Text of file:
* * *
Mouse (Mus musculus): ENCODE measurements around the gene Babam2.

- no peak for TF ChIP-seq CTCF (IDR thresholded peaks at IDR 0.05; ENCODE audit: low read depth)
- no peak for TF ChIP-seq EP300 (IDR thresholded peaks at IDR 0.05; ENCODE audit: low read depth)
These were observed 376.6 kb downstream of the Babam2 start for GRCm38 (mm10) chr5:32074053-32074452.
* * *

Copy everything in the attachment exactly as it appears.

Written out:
Mouse (Mus musculus): ENCODE measurements around the gene Babam2.

- no peak for TF ChIP-seq CTCF (IDR thresholded peaks at IDR 0.05; ENCODE audit: low read depth)
- no peak for TF ChIP-seq EP300 (IDR thresholded peaks at IDR 0.05; ENCODE audit: low read depth)
These were observed 376.6 kb downstream of the Babam2 start for GRCm38 (mm10) chr5:32074053-32074452.